The Climax begins roughly halfway through the Third Act (around the 90% mark). This is where your protagonist puts into play his final assault against the antagonistic force and the Lie. Just as in a positive change arc, the protagonist’s Truth will be directly pitted against the antagonistic force’s Lie. These two intangibles will be far more important in deciding the battle than will any display of physical power.

The difference between the Climax in a positive change arc and the Climax in a flat arc is that the flat-arc protagonist is already completely solid in his own belief of the Truth. The antagonistic force will fling the Lie in the character’s face and try to get him to weaken, but the protagonist won’t budge. Even if the antagonist gets the upper hand physically, he will discover his own impotence in the face of the protagonist’s resolve.

Supporting characters who are following change arcs may reach a climactic moment when their devotion to the Truth is tested one last time, but how much prominence your give these moments will depend on the characters’ importance to the story. The protagonist always needs to be the primary catalyst in the final victory. If a supporting character’s final declaration of the Truth is the key to winning the conflict, then he becomes, in essence, the primary character. This isn’t necessarily a problem, particularly if you have a flat arc character and a positive change arc character sharing the lead. But never lose track of which arc needs to be kept at the forefront of the story.

The Resolution

As in any type of story, the Resolution exists to prove how the conflict has changed either the characters or the world. In a flat arc, the changes will be most evident in the supporting cast and the world around the protagonist. The Truth will now be ascendant over the Lie. Supporting characters who were changed by Truth will need to be presented in closing characteristic moments that prove the new direction their lives are now about to take. Supporting characters who believed the Truth all along will now be free to embrace and practice it.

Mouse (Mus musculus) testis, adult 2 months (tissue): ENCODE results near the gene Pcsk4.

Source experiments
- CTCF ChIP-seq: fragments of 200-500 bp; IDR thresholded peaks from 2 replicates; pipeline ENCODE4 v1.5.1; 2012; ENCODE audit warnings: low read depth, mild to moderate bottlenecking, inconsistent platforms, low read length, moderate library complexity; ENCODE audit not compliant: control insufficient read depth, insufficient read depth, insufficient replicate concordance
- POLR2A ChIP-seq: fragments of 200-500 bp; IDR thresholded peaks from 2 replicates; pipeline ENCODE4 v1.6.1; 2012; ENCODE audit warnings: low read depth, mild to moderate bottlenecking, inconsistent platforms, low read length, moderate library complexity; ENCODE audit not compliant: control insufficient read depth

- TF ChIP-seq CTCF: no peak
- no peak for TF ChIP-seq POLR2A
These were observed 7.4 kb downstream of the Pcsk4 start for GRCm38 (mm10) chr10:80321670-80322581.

If the Normal World in the story’s beginning was evil and Lie-ridden, it will now have been destroyed, and the protagonist and his supporters will be able to build a better world on top of the rubble. If the Normal World was based on the Truth in the first place, the characters will now be able to return to it and live in peace.

The protagonist himself won’t have changed dramatically. But that doesn’t mean certain aspects of his persona and lifestyle may not be different. He may decide to hang up his gun and become a farmer, now that there’s no longer a threat to his Truth. Or he may have gained significant new skills along the way that now allow him to pursue a different life of his own. Or he may travel on to fight the Lie in a different place. In fact, just about everything about your protagonist could be different at the end of the story. But the one thing that must remain the same is his absolute devotion to the story’s core Truth.

How Does the Third Act Manifest in a Flat Character Arc?

In the Third Act, your flat character arc could manifest as it does in the following examples:

  • After the seeming victory in which Katniss Everdeen learns how she can obtain the medicine she needs to save Peeta’s life, she risks everything in a showdown at the Cornucopia. She makes it back to the cave, heals Peeta, and collapses into delirium from her own injuries. This is a comparatively weak Third Plot Point, since the true emotional low point came earlier when Katniss’s young ally Rue was murdered. Here, the emphasis is on Katniss’s growing affection for Peeta and her determination to get them both out of the games alive. They battle together—symbolically reinforcing their own Truth—to conquer the last of the rival tributes, only to have the Lie hit them with all its power when President Snow tries to force them to kill each other. Katniss never wavers from her Truth and uses it to outsmart the Gamemaker and get both herself and Peeta declared co-victors. The Resolution hints at the changes her actions have wrought in the world around them. (The Hunger Games)
  • After a round of seeming successes (Rocky’s rescuing Ginger, the pie machine’s blowing up, Rocky and Ginger’s recognizing their feelings for one another, and Ginger’s belief that Rocky will fly for them now that his wing is healed), the Third Plot Point hits Ginger hard when Rocky abandons them and she realizes he lied about being able to fly. After a moment of bitter defeat, she rallies herself and the others with the new plan to build a plane. At the Climax, they’re forced to launch the plane early, and thanks to a changed Rocky’s return, they manage to pull it off. But the final defeat of Mrs. Tweedy’s attempt to reinforce the Lie belongs to Ginger. In the Resolution, the chickens literally arrive in a new world—one full of green grass and without fences. (Chicken Run)